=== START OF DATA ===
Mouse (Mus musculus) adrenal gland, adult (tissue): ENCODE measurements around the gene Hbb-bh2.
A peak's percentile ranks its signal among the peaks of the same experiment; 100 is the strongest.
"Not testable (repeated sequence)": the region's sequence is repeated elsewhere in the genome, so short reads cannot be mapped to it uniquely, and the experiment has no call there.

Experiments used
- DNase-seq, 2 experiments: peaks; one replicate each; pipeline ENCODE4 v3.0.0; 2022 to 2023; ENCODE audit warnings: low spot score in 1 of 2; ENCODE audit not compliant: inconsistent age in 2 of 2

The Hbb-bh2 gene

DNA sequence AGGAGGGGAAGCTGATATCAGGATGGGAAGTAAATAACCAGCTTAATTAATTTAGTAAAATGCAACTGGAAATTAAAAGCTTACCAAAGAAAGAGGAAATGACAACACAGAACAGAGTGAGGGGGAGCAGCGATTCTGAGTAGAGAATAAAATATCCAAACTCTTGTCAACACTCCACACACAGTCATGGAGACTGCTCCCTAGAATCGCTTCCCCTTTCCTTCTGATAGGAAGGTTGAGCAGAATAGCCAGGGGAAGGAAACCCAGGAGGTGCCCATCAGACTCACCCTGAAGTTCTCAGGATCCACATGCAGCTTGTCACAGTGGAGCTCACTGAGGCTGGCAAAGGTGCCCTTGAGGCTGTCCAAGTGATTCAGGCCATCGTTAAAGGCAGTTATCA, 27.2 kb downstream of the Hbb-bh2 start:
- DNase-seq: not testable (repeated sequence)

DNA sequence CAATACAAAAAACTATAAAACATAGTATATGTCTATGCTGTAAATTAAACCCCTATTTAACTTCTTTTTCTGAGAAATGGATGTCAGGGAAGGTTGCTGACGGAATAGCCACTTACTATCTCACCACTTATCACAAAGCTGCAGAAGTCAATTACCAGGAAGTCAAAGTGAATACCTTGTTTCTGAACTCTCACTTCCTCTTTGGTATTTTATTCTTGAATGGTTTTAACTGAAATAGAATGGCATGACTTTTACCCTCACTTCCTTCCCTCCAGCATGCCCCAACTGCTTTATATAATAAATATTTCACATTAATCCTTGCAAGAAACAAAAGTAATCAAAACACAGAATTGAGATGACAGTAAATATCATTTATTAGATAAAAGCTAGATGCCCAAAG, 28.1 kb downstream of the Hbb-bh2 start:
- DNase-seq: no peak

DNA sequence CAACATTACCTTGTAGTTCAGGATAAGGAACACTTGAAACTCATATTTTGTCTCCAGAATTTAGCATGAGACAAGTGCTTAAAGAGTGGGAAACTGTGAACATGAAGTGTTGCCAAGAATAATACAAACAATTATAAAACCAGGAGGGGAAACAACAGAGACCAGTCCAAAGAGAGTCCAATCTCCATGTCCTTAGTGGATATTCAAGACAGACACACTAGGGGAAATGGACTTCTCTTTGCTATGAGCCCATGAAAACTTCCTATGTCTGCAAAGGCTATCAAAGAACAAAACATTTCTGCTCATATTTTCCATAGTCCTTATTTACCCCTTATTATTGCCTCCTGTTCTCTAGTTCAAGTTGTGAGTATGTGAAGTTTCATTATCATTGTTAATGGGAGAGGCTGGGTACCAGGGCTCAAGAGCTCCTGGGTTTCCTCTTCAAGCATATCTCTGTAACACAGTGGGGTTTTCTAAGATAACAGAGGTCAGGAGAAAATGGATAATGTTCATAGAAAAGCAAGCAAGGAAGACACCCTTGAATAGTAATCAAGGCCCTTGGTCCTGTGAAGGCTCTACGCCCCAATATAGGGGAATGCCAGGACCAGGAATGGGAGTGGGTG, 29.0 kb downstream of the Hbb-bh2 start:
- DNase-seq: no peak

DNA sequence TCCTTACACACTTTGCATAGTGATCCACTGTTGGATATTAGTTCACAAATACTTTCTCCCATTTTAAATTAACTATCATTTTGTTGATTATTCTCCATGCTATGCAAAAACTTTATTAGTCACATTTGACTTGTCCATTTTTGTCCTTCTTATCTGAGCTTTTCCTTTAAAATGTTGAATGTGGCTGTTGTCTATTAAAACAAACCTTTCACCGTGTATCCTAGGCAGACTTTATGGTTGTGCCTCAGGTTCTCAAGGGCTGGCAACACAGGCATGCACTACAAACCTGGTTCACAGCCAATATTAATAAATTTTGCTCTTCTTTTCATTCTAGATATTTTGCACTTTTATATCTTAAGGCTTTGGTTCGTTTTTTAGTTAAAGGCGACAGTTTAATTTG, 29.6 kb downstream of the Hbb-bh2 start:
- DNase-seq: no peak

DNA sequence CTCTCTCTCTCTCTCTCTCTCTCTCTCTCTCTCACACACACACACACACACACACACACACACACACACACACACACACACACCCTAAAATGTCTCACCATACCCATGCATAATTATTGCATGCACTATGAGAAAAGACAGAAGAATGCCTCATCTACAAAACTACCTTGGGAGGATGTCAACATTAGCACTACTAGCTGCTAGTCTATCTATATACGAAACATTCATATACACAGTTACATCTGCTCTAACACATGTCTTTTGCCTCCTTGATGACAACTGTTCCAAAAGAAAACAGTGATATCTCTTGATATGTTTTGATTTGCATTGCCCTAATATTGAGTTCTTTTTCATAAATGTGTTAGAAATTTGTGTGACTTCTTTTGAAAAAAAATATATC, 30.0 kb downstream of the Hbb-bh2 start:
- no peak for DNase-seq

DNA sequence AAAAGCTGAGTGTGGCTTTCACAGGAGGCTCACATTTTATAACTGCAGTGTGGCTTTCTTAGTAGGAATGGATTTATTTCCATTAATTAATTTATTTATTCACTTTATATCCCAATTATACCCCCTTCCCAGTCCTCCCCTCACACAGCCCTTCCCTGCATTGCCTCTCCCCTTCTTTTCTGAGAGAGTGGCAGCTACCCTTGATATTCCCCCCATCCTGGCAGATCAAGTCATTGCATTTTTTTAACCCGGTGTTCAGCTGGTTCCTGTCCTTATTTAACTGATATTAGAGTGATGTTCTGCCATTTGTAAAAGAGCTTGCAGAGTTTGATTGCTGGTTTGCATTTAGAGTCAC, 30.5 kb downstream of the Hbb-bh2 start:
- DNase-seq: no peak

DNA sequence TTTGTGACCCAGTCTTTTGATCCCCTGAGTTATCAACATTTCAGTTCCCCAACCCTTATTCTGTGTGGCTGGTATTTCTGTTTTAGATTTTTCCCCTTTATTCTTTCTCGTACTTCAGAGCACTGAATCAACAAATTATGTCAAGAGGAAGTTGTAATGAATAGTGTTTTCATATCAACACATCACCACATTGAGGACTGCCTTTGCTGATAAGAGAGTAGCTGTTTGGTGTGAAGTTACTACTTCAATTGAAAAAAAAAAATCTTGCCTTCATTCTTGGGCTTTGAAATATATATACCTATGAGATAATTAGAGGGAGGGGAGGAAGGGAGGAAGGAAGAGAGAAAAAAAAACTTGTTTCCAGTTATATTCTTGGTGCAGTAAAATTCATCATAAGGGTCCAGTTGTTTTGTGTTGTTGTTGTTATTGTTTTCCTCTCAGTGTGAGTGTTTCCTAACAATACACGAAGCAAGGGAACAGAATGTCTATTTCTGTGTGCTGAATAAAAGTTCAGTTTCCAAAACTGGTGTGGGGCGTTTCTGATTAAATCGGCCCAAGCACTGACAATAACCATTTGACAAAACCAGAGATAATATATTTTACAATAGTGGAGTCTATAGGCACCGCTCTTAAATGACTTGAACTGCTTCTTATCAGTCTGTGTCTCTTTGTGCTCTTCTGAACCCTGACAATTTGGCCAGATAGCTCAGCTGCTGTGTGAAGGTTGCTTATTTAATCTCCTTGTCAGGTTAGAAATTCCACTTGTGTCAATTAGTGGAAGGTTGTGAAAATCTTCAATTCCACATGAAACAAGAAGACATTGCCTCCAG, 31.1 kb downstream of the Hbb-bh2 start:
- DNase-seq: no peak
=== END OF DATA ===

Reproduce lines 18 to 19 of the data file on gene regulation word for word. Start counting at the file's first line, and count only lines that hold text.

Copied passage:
- DNase-seq: no peak

DNA sequence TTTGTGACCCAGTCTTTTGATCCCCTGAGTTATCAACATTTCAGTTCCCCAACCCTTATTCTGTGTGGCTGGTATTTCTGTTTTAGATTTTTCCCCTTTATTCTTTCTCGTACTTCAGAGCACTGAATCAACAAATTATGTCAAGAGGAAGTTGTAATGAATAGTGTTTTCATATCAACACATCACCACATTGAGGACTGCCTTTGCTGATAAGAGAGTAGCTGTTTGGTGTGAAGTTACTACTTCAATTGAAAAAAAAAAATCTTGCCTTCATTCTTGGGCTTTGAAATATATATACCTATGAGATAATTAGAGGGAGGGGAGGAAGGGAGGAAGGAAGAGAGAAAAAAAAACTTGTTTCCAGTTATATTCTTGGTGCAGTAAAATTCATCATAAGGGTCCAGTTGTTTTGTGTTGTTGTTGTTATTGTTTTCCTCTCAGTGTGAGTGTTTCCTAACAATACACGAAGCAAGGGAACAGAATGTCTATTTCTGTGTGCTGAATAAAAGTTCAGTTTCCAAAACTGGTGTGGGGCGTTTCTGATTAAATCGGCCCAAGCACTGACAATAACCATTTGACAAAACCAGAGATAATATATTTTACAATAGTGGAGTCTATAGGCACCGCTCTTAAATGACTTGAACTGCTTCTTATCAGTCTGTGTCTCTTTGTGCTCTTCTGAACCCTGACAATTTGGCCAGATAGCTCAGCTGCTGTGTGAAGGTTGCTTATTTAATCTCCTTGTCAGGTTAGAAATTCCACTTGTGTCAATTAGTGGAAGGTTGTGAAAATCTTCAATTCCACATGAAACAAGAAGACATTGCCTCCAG, 31.1 kb downstream of the Hbb-bh2 start: